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Who should do the estimating?

Occasionally the question comes up as to who should estimate tasks and who should create the work breakdown structure (WBS) for a project. Should the technical lead estimate the tasks for the developer? Should the developer estimate their own tasks? And if either the task estimation or the WBS creation take more than one person to do, doesn’t it get expensive to do all that planning? Two principles from my studies in prepping for the Project Management Profession (PMP) exam immediately come to mind (both from Rita Mulcahy’s excellent study guides):

  1. Estimating should be done by the person doing the work whenever possible, and,
  2. The project plan, for which the WBS is one element, should follow the BARF principle.

BARF stands for: <ul”> </ul”>

  • Bought into
  • Approved
  • Realistic
  • Forma

For the WBS to be bought into and realistic, it must be created with the help of the team. Of course, there are always exceptions. Perhaps you don’t yet have all the people who will be doing the work staffed on your project or even know who they are. But when questions like this come up it’s good to know there are at least generally accepted best practices for guidance. And if you cut corners, don’t be surprised if down the road you find yourself wishing you spent a bit more time on the planning phase of your project.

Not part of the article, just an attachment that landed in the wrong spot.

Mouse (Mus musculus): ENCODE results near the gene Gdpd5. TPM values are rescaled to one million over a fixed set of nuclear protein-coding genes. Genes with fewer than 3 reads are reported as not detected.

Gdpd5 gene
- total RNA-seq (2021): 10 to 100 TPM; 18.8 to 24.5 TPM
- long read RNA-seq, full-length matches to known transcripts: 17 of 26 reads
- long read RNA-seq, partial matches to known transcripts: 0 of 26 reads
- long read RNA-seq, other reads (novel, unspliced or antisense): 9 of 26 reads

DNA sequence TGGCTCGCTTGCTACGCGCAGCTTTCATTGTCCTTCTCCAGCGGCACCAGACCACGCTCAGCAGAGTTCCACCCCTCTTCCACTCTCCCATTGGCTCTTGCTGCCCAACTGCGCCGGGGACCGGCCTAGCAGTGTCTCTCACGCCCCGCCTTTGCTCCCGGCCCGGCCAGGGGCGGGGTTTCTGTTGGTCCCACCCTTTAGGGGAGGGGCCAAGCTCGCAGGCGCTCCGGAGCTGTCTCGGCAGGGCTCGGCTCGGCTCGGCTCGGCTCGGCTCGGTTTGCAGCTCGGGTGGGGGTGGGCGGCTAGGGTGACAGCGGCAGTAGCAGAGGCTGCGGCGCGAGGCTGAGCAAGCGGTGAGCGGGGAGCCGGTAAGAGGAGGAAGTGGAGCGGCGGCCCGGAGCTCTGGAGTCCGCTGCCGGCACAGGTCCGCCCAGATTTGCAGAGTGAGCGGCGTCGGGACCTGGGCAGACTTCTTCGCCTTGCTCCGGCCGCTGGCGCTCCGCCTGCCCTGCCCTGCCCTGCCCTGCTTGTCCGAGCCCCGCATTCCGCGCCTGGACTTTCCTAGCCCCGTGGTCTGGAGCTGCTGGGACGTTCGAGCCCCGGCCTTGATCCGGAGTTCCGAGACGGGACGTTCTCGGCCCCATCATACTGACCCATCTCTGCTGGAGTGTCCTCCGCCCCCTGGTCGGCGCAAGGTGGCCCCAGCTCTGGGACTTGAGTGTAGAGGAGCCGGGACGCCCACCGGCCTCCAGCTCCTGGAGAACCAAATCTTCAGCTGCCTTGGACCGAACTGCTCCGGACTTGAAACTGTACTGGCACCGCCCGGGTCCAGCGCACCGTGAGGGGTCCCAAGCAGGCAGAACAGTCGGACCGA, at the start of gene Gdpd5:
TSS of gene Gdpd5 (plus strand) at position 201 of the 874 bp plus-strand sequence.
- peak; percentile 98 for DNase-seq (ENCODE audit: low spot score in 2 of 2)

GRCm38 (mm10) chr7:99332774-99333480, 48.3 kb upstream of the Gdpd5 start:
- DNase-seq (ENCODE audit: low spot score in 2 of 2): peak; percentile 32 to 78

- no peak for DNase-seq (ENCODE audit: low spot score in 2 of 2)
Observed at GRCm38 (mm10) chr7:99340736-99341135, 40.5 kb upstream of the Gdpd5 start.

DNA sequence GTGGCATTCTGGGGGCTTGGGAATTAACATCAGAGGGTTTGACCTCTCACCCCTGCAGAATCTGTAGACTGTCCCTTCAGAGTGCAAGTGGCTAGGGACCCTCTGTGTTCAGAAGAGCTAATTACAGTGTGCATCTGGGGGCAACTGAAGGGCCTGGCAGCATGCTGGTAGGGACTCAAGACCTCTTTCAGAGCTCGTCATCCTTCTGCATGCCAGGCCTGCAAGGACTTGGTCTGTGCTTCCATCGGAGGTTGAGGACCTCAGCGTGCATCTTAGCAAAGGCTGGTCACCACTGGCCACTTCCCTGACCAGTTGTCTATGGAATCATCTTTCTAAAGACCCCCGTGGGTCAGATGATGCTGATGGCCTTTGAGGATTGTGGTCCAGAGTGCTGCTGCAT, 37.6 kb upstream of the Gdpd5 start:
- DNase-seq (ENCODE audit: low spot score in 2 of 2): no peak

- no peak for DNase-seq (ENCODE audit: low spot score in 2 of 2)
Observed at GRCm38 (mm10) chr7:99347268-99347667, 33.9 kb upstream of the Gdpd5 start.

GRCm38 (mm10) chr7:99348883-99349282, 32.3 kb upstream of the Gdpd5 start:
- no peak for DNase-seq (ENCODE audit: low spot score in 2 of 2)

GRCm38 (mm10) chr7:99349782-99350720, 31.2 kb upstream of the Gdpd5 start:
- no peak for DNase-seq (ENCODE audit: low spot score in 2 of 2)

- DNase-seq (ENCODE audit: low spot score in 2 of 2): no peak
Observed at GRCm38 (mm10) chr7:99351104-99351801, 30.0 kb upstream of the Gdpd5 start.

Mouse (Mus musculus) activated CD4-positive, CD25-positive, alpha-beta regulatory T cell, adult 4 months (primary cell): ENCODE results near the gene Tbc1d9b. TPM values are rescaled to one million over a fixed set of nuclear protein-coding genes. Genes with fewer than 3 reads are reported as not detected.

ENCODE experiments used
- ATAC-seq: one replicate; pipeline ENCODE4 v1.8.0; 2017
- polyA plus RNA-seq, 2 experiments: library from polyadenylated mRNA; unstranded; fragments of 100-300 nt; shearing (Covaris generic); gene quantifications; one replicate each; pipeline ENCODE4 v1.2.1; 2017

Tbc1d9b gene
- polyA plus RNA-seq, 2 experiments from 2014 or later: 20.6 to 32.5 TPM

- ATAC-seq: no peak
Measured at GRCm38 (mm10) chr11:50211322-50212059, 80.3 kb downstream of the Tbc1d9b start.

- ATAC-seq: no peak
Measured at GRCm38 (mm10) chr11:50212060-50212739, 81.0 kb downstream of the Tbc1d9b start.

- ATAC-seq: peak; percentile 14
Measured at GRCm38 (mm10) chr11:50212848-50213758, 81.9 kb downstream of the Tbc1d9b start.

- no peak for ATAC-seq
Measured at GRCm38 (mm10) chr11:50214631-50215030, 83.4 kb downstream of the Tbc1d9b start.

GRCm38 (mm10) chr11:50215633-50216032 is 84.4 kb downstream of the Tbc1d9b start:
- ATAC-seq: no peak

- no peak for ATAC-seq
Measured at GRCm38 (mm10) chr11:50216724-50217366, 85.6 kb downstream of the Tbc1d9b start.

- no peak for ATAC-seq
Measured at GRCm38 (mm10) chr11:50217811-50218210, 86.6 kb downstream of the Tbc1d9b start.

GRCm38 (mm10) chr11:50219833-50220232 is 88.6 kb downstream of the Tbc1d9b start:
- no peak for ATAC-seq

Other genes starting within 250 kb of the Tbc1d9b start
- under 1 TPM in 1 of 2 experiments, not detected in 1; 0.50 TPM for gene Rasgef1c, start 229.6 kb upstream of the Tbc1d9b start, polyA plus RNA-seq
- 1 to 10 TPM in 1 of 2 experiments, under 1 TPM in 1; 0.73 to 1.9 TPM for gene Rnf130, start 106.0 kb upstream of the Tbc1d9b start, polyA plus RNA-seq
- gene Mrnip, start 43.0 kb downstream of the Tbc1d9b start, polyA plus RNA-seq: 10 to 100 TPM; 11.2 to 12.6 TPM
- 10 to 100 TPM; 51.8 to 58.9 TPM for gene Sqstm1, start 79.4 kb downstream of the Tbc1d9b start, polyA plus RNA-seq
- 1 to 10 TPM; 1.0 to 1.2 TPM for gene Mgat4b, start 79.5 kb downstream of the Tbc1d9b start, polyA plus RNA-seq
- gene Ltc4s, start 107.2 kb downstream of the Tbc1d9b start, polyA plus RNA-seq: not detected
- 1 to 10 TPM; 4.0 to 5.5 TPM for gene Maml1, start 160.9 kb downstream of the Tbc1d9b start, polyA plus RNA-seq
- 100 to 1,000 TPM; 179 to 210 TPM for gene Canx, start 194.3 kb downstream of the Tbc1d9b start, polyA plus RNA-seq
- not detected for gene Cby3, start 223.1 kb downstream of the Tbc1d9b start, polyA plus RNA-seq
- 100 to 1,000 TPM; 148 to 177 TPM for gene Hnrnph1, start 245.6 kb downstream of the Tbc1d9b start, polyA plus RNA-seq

Estimating Your Next Solution

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2 thoughts on “Who should do the estimating?”

  1. This sounds reasonable and thanks for introducing the term BARF to me. I’m studying for the PMP myself and have Rita’s book along with the Hot Topics flip chart guide.

    I think that every developer should be given the opportunity to contribute to the WBS and estimate the duration of tasks. It is also quite possible a developer can be used to document task dependencies and possible lead/lag information.

    In the monitoring and control stages, the project manager can gauge how well each developer did in their estimations and then adjust any of their future estimations accordingly. Sound reasonable?

    Cheers,
    Dwayne Wright
    FMP 10, 9 & 8 Certified Developer

    1. Patrick O'Rourke

      Dwayne,
      Sorry for the late reply – I missed seeing your comment earlier. Your suggestion of gauging an estimator’s accuracy over time and then adjusting future estimates based on actual data makes a lot of sense. In theory, it’s a no-brainer. In practice however, the challenge is collecting, synthesizing, and analyzing the information. And even if you do that well, there are other challenges, like missed or misunderstood requirements and how that effects the differences in actual costs.

      There are some products out there that claim to make this easy, like Joel Spolsky’s bug tracking software. Would be interested hearing about any tips or challenges from your experience.

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